Researchers at Ecole Polytechnique Fédérale de Lausanne in Switzerland have developed an intelligent robotic hand to assist amputees in daily tasks. The research team used existing robotic hardware, but developed a machine learning approach to provide better control for amputees, whereby the robotic arms can better anticipate user intentions, even down to individual finger movements. In a process called “shared control,” the intelligent arm can automatically control certain movements, such as grasping and manipulation, thus combining both robotic and user control for an improved user experience.
Researchers around the world are developing various assistive technologies for amputees. However, this latest development sees a robot and an amputee work together, which has never been tried before. Using this system, the amputee lets the robot know their intended finger movements using sensors on their residual limb that measure muscular activity. This is translated to individual finger control on a prosthetic hand.
However, the robot is also intelligent enough to decipher the user’s intentions and has a level of automation, whereby it can, for example, grasp an object and maintain contact with it for as long as desired. Such automation may help the system to be more dexterous and intuitive, and less clumsy than previous robotic prostheses.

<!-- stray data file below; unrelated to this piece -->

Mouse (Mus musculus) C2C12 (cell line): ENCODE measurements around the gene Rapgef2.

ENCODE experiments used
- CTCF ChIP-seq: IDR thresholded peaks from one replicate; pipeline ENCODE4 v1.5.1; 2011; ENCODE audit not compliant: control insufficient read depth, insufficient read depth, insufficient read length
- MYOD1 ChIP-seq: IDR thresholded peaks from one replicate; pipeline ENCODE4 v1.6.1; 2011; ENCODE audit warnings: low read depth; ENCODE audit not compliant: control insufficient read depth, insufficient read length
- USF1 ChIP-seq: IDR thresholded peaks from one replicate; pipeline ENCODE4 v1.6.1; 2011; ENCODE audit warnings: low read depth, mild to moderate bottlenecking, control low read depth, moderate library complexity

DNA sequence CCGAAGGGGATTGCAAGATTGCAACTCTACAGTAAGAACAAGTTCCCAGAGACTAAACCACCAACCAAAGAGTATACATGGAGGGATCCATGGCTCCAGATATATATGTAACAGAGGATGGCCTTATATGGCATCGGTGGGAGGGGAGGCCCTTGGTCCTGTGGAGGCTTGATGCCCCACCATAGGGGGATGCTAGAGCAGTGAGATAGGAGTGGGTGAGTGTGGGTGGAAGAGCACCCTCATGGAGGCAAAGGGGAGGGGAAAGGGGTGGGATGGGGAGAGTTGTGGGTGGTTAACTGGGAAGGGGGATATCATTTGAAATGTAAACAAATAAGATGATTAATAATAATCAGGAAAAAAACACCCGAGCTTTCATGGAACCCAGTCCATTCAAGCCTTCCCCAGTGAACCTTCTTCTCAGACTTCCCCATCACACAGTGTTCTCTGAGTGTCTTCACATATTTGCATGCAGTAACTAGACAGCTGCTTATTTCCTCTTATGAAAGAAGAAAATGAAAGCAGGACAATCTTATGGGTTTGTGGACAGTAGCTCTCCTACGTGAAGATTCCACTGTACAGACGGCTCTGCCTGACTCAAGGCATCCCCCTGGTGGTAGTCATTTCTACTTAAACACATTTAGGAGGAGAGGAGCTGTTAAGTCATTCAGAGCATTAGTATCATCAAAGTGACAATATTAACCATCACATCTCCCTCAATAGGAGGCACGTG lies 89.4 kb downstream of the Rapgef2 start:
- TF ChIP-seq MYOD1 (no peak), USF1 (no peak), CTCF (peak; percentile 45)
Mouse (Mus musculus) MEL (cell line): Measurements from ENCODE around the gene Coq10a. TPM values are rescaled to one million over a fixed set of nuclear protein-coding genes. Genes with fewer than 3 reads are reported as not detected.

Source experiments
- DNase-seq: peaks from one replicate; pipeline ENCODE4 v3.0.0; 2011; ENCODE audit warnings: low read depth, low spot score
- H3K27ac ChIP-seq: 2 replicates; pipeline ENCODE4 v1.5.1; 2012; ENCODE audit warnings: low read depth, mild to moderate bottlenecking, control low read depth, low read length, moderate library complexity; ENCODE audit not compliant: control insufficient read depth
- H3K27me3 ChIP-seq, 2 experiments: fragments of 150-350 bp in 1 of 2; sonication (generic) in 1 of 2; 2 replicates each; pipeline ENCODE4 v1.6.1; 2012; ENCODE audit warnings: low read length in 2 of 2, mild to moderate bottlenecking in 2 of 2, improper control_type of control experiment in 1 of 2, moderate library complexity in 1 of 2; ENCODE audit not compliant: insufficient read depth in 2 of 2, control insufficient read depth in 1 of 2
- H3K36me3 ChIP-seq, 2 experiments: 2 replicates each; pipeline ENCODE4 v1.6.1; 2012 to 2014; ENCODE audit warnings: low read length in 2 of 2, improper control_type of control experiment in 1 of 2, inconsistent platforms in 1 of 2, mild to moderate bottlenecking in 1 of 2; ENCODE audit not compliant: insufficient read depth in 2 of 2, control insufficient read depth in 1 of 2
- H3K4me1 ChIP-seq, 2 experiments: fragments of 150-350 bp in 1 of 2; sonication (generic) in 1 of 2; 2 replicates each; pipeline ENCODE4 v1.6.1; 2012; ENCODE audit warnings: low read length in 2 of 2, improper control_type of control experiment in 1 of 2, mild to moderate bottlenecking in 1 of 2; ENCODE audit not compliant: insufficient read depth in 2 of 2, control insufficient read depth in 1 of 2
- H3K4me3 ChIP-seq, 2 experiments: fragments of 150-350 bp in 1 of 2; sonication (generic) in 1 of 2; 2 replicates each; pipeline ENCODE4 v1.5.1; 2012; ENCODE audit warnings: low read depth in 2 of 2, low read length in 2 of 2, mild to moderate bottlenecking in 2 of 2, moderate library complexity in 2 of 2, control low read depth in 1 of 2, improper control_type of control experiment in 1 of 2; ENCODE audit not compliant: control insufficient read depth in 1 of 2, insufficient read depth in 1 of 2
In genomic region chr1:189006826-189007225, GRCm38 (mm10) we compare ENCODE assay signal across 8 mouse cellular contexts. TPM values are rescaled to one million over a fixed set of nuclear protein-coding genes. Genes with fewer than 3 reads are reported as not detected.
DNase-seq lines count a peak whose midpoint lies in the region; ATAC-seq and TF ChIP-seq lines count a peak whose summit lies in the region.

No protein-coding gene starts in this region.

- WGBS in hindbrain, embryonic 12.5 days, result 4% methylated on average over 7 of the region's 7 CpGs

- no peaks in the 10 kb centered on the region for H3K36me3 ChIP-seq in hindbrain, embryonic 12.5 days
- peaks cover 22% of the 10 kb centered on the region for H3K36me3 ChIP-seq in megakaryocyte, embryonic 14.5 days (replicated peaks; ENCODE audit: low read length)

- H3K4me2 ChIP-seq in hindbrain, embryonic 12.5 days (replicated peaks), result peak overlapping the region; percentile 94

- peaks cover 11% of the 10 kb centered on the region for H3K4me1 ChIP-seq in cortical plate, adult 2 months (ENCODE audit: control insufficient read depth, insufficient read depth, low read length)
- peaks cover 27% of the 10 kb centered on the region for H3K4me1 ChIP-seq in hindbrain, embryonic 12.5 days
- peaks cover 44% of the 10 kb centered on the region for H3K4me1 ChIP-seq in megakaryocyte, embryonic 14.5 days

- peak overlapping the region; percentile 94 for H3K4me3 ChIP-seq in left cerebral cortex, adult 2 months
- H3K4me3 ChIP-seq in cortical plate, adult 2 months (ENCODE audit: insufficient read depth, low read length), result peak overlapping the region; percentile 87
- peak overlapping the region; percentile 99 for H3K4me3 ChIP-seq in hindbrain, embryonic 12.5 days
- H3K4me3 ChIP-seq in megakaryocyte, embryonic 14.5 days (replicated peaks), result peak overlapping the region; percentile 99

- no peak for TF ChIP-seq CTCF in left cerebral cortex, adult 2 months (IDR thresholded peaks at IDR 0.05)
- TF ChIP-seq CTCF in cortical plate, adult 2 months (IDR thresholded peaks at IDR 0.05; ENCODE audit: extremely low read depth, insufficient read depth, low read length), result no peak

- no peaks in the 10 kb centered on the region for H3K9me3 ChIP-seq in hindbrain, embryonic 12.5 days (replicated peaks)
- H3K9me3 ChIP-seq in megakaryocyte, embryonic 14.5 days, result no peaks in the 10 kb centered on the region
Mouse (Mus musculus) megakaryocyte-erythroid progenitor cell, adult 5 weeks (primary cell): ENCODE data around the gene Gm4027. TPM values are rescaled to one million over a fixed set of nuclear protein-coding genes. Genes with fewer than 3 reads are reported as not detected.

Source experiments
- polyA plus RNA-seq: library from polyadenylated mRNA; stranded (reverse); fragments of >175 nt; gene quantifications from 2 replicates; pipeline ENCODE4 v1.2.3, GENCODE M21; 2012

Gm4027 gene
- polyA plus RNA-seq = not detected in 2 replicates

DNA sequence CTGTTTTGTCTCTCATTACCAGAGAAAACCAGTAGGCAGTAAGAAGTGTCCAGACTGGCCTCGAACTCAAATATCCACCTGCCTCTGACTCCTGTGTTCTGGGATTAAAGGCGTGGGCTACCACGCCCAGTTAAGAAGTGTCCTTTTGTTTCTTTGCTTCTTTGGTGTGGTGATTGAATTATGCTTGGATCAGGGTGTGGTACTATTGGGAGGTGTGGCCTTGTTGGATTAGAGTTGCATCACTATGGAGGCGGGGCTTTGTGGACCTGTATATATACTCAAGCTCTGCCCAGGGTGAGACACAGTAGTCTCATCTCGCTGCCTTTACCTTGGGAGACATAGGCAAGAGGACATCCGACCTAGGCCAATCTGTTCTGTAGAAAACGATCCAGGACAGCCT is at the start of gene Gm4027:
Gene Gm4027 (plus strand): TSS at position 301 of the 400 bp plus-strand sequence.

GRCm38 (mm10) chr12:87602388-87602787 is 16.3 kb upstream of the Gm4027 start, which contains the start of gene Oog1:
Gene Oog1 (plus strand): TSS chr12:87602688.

“When you hold an object in your hand, and it starts to slip, you only have a couple of milliseconds to react,” said Aude Billard, one of the researchers involved in the study. “The robotic hand has the ability to react within 400 milliseconds. Equipped with pressure sensors all along the fingers, it can react and stabilize the object before the brain can actually perceive that the object is slipping.”
To allow the system to work in tandem with them, amputees first train it to recognize their intentions using sensors mounted on their residual limbs that measure muscular activity as they perform a set of maneuvers, including individual finger movements. “Because muscle signals can be noisy, we need a machine learning algorithm that extracts meaningful activity from those muscles and interprets them into movements,” said Katie Zhuang, another researcher involved in the study.
The automation kicks in when the user attempts specific tasks, such as grasping an object. Sensors on the prosthetic tell the device when the user is attempting to grasp something, and the hand will automatically close around it, grasping it firmly.
“Our shared approach to control robotic hands could be used in several neuroprosthetic applications such as bionic hand prostheses and brain-to-machine interfaces, increasing the clinical impact and usability of these devices,” said Silvestro Micera, a third researcher involved in the study.
See a video demonstrating how the system works in action:
Study in Nature Machine Intelligence: Shared human–robot proportional control of a dexterous myoelectric prosthesis